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Justice attorneys wary of Perez’s nomination for Labor, cite ‘most devastating indictment’
In a written statement, Mr. Perez said Justice “takes very seriously” any allegations of harassment, mistreatment, unauthorized disclosure of internal information, and other unprofessional conduct. He said “a number of troubling incidents” in the IG’s report “have no place in the department, and we have taken steps to prevent similar incidents from recurring.”
Minnesota case cited
Mr. Grassley also has raised questions about Mr. Perez’s involvement in a “controversial decision to decline intervention by the federal government” in two False Claims Act cases against the city of St. Paul, Minn., in exchange for the city withdrawing its case before the Supreme Court. He said the case, Magner v. Gallagher, likely would have gutted a low-income housing theory favored by Mr. Perez.
“It appears Mr. Perez may be at the heart of a decision by the Justice Department to make a quid pro quo deal with the city of St. Paul, Minn., that ultimately led to the American taxpayer potentially losing hundreds of millions of dollars by declining to intervene in a False Claims Act case that career attorneys had signed off on,” the lawmaker said.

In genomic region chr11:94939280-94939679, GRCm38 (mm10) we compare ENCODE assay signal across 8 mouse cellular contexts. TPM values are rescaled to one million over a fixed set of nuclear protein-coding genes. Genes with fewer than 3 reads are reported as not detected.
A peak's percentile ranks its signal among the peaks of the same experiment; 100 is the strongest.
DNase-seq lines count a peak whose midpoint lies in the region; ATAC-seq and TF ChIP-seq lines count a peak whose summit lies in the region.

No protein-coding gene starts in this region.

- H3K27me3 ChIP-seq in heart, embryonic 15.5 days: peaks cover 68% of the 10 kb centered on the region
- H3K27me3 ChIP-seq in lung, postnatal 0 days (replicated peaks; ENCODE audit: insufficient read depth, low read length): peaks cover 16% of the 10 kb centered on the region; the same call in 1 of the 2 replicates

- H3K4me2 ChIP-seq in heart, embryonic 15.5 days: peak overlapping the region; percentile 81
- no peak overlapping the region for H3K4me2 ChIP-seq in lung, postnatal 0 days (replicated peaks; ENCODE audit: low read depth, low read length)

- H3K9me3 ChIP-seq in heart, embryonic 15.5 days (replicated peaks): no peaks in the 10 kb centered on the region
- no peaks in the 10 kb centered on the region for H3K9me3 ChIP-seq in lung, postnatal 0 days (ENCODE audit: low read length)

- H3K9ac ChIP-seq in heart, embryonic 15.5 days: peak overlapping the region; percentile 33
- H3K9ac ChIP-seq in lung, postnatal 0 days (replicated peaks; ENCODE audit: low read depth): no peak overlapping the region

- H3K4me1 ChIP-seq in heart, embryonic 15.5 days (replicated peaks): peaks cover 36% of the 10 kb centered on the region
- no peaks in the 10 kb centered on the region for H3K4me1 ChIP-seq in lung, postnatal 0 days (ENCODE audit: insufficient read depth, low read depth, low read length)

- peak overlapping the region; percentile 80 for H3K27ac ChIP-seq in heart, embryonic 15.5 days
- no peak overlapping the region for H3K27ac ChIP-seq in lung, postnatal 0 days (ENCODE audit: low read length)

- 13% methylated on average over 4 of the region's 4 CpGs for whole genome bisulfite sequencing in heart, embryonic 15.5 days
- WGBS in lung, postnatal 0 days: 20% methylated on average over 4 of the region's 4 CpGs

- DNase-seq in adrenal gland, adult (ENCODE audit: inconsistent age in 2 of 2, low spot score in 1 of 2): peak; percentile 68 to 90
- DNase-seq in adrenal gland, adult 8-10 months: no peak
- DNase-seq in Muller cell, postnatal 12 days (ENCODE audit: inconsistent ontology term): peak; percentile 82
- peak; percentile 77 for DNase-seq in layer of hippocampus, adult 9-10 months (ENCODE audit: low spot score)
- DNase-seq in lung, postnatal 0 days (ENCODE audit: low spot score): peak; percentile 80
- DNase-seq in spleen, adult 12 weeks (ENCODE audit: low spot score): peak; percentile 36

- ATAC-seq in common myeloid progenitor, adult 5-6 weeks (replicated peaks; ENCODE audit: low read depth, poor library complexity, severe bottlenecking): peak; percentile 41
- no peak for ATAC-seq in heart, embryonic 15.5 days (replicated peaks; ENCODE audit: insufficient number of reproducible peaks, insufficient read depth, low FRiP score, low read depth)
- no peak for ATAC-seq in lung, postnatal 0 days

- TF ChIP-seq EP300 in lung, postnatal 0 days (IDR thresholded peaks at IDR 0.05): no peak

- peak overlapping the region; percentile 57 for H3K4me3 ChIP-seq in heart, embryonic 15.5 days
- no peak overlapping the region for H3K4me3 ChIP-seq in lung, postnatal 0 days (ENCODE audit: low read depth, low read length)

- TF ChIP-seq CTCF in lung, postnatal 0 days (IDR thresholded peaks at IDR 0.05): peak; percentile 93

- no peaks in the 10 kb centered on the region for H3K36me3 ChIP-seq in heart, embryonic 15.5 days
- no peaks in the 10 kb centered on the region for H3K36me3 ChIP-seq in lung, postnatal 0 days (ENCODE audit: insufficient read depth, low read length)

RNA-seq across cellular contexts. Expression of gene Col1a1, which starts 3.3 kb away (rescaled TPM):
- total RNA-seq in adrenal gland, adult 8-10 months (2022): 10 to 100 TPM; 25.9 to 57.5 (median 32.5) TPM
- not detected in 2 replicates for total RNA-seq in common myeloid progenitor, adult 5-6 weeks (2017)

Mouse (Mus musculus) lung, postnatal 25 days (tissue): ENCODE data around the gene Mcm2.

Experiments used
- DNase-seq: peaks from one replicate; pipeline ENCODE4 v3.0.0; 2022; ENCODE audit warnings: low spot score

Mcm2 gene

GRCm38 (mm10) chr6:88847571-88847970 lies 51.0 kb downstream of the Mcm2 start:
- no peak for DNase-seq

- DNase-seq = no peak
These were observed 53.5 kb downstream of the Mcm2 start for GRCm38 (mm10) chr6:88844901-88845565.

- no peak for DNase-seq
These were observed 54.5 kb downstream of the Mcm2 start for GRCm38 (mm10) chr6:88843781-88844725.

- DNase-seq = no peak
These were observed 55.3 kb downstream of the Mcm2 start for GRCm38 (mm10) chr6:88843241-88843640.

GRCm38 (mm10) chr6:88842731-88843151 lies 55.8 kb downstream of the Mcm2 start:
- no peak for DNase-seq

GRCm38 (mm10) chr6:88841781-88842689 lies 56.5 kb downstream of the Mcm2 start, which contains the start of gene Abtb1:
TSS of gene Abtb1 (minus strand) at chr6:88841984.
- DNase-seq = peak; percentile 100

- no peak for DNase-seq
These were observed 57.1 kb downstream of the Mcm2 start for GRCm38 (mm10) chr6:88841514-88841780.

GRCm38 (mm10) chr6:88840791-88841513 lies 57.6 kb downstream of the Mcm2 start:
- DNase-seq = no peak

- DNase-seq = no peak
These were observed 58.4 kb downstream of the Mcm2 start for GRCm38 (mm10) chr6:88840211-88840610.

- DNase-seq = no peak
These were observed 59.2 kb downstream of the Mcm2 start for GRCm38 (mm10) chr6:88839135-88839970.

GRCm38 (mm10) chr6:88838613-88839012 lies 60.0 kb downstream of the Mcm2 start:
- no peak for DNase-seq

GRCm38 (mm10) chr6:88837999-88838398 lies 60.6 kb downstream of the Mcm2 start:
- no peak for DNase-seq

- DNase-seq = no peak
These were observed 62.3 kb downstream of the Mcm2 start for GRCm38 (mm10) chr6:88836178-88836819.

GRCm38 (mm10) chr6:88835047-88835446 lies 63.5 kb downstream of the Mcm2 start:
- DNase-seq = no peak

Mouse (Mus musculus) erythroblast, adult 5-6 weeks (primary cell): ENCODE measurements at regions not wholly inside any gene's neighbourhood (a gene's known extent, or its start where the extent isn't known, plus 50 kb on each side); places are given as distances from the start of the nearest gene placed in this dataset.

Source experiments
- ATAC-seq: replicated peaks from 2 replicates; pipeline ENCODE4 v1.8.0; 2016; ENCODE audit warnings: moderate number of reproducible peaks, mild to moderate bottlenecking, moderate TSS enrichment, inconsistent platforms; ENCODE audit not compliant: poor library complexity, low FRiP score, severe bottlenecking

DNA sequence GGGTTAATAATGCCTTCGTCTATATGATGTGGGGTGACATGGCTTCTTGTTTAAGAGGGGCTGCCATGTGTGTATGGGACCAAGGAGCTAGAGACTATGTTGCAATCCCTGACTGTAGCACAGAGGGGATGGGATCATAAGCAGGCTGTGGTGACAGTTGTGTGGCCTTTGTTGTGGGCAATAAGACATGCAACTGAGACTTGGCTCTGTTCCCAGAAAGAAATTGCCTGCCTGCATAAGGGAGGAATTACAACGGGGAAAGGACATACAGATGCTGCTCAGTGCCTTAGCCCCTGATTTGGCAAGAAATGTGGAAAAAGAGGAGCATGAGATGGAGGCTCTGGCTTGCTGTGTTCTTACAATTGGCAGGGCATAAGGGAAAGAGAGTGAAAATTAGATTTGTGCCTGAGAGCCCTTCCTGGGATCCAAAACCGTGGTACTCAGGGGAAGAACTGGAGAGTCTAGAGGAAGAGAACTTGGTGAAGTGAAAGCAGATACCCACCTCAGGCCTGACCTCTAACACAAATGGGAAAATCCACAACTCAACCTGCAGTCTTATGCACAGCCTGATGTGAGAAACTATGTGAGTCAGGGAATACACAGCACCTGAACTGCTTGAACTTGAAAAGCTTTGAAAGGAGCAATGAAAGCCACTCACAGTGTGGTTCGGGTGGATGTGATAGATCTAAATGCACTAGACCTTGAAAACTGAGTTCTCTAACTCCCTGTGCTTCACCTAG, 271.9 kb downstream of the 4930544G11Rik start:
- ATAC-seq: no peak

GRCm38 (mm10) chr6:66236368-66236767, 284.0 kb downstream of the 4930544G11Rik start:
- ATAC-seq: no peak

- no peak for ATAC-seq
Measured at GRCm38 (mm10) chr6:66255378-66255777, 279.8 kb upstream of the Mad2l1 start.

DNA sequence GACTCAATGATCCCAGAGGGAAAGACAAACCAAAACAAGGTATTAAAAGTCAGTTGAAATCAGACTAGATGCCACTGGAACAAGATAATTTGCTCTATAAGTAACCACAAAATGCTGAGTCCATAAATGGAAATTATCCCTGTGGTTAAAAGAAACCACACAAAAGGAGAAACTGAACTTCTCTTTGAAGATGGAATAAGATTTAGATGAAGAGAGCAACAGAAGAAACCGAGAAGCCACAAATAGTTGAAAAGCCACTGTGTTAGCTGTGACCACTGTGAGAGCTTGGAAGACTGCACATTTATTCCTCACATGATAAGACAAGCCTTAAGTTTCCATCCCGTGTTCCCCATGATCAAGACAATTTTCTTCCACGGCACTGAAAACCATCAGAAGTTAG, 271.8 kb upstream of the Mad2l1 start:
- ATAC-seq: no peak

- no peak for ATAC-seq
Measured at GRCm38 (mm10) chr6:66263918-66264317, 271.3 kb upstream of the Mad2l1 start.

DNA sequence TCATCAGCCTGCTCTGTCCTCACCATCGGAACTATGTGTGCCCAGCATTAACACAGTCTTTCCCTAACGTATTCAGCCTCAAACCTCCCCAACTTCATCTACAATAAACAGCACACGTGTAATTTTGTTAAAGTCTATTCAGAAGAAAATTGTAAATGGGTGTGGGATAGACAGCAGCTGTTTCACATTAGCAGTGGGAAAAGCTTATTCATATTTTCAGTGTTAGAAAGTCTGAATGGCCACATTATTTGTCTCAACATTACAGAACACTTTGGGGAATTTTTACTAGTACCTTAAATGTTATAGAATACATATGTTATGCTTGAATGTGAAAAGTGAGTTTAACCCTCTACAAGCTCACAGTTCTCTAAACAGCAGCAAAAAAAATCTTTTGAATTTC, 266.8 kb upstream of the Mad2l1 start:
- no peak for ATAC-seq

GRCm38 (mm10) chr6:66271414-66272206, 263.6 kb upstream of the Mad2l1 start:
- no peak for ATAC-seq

Three House members — Rep. Darrell E. Issa, California Republican and chairman of the House Oversight and Government Reform Committee; Rep. Lamar Smith, Texas Republican and chairman of the House Judiciary Committee; and Rep. Patrick T. McHenry, North Carolina Republican and chairman of the House Oversight financial services subcommittee — said the Justice Department refused to intervene in a case that had the potential to return more than $180 million in damages to the U.S. treasury.
They said they were “shocked to learn” that Mr. Perez — over the objections of career Justice Department attorneys — had enticed the city to drop its lawsuit that he “did not want decided by the Supreme Court.” They said Mr. Perez was concerned that a decision in the city’s favor “would dry up the massive mortgage lending settlements his division was obtaining by suing banks for housing discrimination based on disparate effects rather than any proof of intent to discriminate.”
Documents reviewed by Mr. Issa’s committee show that Mr. Perez obtained St. Paul’s agreement to drop its appeal in exchange for an agreement by Justice not to join a fraud lawsuit against the city.
Career attorneys in the Justice Department’s Civil Fraud Section had recommended the case be pursued, citing the city’s behavior as a “particularly egregious example” of false certifications. On Oct. 7, 2011, the Department of Housing and Urban Development concurred in the recommendation as did the U.S. attorney’s office in Minnesota.
Committee investigators wrote, “As Mr. Perez labored to force a reversal, emails show career department attorneys confused and frustrated. … ‘Weirdness’ they call it.”
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About the Author
Jerry Seper is the investigative editor for The Washington Times.
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